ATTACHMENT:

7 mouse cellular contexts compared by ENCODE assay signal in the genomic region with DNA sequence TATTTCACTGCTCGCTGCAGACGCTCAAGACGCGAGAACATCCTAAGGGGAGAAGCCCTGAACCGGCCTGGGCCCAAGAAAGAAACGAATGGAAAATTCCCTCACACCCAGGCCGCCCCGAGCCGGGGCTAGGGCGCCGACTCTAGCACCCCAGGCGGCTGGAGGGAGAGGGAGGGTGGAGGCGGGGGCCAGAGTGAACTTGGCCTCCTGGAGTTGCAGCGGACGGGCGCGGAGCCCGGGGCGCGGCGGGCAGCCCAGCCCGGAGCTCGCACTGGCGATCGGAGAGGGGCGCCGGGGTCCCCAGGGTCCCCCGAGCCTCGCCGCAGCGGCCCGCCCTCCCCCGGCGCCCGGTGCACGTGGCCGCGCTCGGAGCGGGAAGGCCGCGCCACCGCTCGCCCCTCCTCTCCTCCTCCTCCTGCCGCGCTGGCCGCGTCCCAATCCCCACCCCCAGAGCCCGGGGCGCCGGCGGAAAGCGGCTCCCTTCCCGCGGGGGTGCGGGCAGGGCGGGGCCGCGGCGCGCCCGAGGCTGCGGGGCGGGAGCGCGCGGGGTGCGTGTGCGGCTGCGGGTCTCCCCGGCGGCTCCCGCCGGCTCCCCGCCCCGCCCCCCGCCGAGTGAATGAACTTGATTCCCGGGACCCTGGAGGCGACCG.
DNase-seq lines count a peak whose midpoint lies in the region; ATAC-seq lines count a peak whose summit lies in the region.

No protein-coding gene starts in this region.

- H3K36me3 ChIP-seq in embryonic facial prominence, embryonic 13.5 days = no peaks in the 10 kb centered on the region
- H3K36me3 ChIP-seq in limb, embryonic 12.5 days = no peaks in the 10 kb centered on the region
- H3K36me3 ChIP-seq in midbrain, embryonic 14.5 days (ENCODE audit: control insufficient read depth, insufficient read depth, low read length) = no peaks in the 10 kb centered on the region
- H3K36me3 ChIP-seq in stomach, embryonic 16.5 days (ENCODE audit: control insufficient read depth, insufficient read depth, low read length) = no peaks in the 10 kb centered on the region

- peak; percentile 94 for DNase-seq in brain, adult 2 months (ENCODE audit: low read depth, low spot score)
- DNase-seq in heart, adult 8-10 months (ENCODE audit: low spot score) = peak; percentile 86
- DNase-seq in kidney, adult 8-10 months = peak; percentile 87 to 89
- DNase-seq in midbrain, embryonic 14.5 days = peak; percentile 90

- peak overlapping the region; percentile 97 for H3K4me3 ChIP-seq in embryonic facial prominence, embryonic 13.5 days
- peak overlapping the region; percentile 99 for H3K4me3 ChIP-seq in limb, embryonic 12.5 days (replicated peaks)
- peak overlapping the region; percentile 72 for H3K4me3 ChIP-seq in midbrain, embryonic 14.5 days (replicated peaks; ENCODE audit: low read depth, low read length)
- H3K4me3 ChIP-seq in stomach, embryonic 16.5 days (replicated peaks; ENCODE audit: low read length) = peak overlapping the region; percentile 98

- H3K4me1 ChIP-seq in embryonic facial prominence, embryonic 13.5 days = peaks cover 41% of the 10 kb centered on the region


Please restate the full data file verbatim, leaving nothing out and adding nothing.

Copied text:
7 mouse cellular contexts compared by ENCODE assay signal in the genomic region with DNA sequence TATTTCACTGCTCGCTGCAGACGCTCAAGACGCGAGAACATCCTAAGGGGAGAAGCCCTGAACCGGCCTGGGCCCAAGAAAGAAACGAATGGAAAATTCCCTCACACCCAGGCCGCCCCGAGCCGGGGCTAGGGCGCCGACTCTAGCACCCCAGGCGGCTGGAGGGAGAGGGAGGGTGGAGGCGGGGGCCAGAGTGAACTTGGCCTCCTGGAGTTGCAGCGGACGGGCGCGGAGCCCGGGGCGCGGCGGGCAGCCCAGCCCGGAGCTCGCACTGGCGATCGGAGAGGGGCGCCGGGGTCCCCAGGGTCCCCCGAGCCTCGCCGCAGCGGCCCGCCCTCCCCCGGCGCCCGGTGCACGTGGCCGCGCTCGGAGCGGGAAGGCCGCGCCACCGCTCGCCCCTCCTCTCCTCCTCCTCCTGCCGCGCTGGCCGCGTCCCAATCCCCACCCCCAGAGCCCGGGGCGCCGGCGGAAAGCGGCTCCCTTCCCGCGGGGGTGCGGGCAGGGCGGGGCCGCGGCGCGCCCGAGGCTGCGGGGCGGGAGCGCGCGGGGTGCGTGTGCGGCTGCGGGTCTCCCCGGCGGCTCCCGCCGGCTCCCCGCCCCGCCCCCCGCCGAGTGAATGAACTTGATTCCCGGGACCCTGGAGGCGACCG.
DNase-seq lines count a peak whose midpoint lies in the region; ATAC-seq lines count a peak whose summit lies in the region.

No protein-coding gene starts in this region.

- H3K36me3 ChIP-seq in embryonic facial prominence, embryonic 13.5 days = no peaks in the 10 kb centered on the region
- H3K36me3 ChIP-seq in limb, embryonic 12.5 days = no peaks in the 10 kb centered on the region
- H3K36me3 ChIP-seq in midbrain, embryonic 14.5 days (ENCODE audit: control insufficient read depth, insufficient read depth, low read length) = no peaks in the 10 kb centered on the region
- H3K36me3 ChIP-seq in stomach, embryonic 16.5 days (ENCODE audit: control insufficient read depth, insufficient read depth, low read length) = no peaks in the 10 kb centered on the region

- peak; percentile 94 for DNase-seq in brain, adult 2 months (ENCODE audit: low read depth, low spot score)
- DNase-seq in heart, adult 8-10 months (ENCODE audit: low spot score) = peak; percentile 86
- DNase-seq in kidney, adult 8-10 months = peak; percentile 87 to 89
- DNase-seq in midbrain, embryonic 14.5 days = peak; percentile 90

- peak overlapping the region; percentile 97 for H3K4me3 ChIP-seq in embryonic facial prominence, embryonic 13.5 days
- peak overlapping the region; percentile 99 for H3K4me3 ChIP-seq in limb, embryonic 12.5 days (replicated peaks)
- peak overlapping the region; percentile 72 for H3K4me3 ChIP-seq in midbrain, embryonic 14.5 days (replicated peaks; ENCODE audit: low read depth, low read length)
- H3K4me3 ChIP-seq in stomach, embryonic 16.5 days (replicated peaks; ENCODE audit: low read length) = peak overlapping the region; percentile 98

- H3K4me1 ChIP-seq in embryonic facial prominence, embryonic 13.5 days = peaks cover 41% of the 10 kb centered on the region